By October 12th 1917 the soldiers were ready for a lunch time march through the city of Melbourne followed by lunch at the YMCA in St Kilda Rd.  A few days later  a detachment of them  were photographed marching along Alexandra Avenue as reported in “The Winner” on October 17th, 1917.

Sp thous Alexandra Pde March The Winner Oct 17 1917The Winner was a small sporting paper, published weekly. Then on November 14th it  showed some of the “boys”  on board  on their way to England.  This was the winning Tug of War team.   Boys of the Sp Thous 1917

The Australian TV mini-series “Anzacs” in 1985 gave us a fictional taste of how a recruiting rally may have been conducted

And perhaps for more posters, or carting coal , or horses and carts or anything vaguely connected with the afore-mentioned, then go to this week’s Sepia Saturday .

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At Home in Newland St, Coleford

This week I begin with an  postcard which is showing its age at 111 years  and which has some identifying printing on the front, though no message has been written in the conveniently placed blank space.

postcard of newland stIt tells us that it is a photo of Newland St in Coleford, on the edge of the Forest of Dean in Gloucestershire.

The printing at the end  also tells us that it is one of The Wrench Series of postcards and also has the name  Arthur J. Bright,  Coleford.  Arthur Bright was the Editor of The Dean Forest Guardian.

The Powerhouse Museum in Sydney tells us about the Wrench Series.

One of the first picture postcard companies which offered British views was set up by a 17 year old teenager Evelyn Wrench. His idea for the company, Messrs. Wrench and Co., began while on holiday in Germany with his parents in 1900.

On the left is the Baptist Church  and at the far end of the street you can get a glimpse of the clock tower standing in the Market Place at the crossroads at the centre of the town. Originally it was part of an octagonal church.  These can be seen on this section of an 1840 tithe map of Coleford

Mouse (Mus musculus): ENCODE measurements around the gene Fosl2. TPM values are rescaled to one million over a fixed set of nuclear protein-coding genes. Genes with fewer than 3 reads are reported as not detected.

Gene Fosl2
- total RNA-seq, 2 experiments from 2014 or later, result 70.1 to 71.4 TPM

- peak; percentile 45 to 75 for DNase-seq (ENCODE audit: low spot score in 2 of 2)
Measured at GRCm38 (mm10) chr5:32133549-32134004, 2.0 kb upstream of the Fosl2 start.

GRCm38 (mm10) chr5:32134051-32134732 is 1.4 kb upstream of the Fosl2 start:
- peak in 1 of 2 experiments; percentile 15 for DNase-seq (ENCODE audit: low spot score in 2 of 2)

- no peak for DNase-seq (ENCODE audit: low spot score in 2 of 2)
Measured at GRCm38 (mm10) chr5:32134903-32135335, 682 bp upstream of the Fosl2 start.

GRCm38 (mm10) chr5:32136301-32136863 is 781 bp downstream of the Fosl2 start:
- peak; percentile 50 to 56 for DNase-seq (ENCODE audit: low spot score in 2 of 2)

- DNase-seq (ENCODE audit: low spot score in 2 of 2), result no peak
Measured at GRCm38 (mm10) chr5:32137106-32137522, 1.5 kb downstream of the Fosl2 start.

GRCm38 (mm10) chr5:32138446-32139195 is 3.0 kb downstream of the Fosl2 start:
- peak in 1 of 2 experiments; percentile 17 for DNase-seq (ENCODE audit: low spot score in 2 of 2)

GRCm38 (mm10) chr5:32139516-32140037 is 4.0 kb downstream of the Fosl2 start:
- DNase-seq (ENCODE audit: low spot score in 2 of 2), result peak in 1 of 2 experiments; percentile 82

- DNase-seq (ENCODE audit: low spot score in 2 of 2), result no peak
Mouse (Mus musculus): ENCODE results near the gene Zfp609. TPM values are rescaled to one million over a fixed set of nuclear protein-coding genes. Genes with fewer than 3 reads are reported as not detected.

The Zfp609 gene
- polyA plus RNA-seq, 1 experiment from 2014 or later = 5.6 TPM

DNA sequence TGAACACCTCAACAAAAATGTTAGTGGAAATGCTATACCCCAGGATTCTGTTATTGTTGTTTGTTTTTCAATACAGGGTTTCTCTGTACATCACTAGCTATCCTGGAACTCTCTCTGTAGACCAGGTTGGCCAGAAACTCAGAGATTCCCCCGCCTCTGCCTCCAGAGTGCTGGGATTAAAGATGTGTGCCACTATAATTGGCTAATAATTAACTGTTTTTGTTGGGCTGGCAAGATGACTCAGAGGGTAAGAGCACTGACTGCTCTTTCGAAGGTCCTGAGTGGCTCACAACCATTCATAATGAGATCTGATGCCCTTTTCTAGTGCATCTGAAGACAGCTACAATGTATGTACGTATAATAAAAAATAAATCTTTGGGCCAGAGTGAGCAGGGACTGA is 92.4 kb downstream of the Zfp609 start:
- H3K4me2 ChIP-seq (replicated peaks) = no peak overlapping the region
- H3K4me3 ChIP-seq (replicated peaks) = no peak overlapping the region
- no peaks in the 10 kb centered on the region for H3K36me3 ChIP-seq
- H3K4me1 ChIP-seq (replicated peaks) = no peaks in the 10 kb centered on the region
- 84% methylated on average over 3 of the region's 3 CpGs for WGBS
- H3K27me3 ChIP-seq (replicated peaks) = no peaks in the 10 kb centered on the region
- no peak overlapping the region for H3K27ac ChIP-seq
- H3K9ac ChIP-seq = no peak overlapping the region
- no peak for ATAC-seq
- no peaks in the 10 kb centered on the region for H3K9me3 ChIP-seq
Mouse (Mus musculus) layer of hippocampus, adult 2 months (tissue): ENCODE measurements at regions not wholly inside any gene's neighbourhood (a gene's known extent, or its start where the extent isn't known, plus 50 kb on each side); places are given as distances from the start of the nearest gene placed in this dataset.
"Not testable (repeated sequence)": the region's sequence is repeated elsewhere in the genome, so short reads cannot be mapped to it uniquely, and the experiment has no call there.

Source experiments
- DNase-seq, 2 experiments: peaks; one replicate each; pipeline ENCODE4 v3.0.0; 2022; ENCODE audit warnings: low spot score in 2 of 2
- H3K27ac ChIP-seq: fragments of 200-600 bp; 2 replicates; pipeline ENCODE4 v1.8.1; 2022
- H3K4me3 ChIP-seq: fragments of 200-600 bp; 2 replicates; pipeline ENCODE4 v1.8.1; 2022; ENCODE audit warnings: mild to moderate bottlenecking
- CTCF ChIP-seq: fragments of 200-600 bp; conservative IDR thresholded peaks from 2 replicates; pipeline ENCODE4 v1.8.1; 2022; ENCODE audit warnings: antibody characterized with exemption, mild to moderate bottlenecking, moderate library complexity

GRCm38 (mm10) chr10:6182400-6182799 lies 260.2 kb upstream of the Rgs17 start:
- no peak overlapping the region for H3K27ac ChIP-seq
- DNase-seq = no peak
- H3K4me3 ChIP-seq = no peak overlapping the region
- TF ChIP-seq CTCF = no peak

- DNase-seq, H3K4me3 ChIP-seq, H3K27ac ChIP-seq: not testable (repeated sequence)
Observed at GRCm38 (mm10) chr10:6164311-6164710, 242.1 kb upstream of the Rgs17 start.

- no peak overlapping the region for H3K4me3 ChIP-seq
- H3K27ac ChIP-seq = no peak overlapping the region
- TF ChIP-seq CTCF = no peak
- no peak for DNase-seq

map newland stThe postcard was in the possession of my great aunt whose mother Eliza Bosley  had come to Australia from Coleford in 1863 and the image was provided to me by a second cousin.  The card had been posted in Coleford in 1904 to a Mrs Ambery  in Williamstown.  Friend or relation, I do not know at this stage, but with the help of some clues from Mark  Dodd I now have a reasonable explanation of  how it came to shift from Williamstown, a suburb of Melbourne, to Eliza Fricke in the mid-Victorian town  of Carisbrook.

postcard of newland st 1904 - bqackWhen Eliza was young and living in Coleford her maternal aunt Amelia Baynham and her husband Stephen Aston, living at Five Acres, just to the north of Coleford, had a lodger.   It was 1851 and the lodger was William Ambery, a year younger than their son Edward Aston.  Eliza would have known these two young men. After all Edward Aston was her cousin.  Both boys were to marry and together with their wives emigrated to Adelaide in 1855 on the John Banks.  Then both families either together or separately moved over to Carisbrook in Victoria. Edward Aston was to remain in Carisbrook but William and Mary moved on after a while. 

Meanwhile Eliza grew up, lost both her parents and with two younger sisters came out to Carisbrook  in 1863 to be reunited with  Edward and his wife Ann, and William and his wife Mary.  And so  it stands to reason that Mary, later on living  in Williamstown, would  pass on to Eliza a picture of “the street where you lived” which had been sent to Mary – Newland St, Coleford. There is still the question in my mind as to whether or not William Ambery could have been related to his hosts, Stephen and Amelia Aston.

Here is a  similar view of Newland St  taken by my sister in 1986 with someone sitting on the front fence of the Baptist Church, taken before I knew of the postcard’s existence.NewlandSt1986And why is this particular view of Newland St of interest to me ?  It is because of this next photo which is the house where  Eliza Bosley lived  in Coleford before coming to Australia and it was somewhere opposite the Baptist Church.   Presumably that is Eliza or one of her sisters in front of the house.

ColefordHouseTwo vertical groups of three windows, with the uppermost being slightly smaller.  Could this building  possibly be the same white  house, in the centre of the 1986 photo, with a single doorway replacing the original two doors.  It is opposite the Baptist Church,   Or is it just my imagination.

As for William and Mary Ambery, William had joined the Victorian Railways and was a train examiner at Castlemaine, then after an illness moved to Williamstown and opened a woodyard,  in Douglas Parade. He was also elected a Councillor on the Williamstown Council. (Trove)

And so my story comes full circle beginning with a postcard arriving for Mrs Ambery in Douglas Parade,  Williamstown.

Meanwhile, over at Sepia Saturday   people are posting about courtrooms and all things legal, or anything else which takes their fancy.

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An Interesting Marriage

My father’s Uncle Albert was born in Carisbrook in Central Victoria. I have long known he had married a pretty young woman, Isadora Levy, who always wore beautiful Edwardian  clothes in her photos.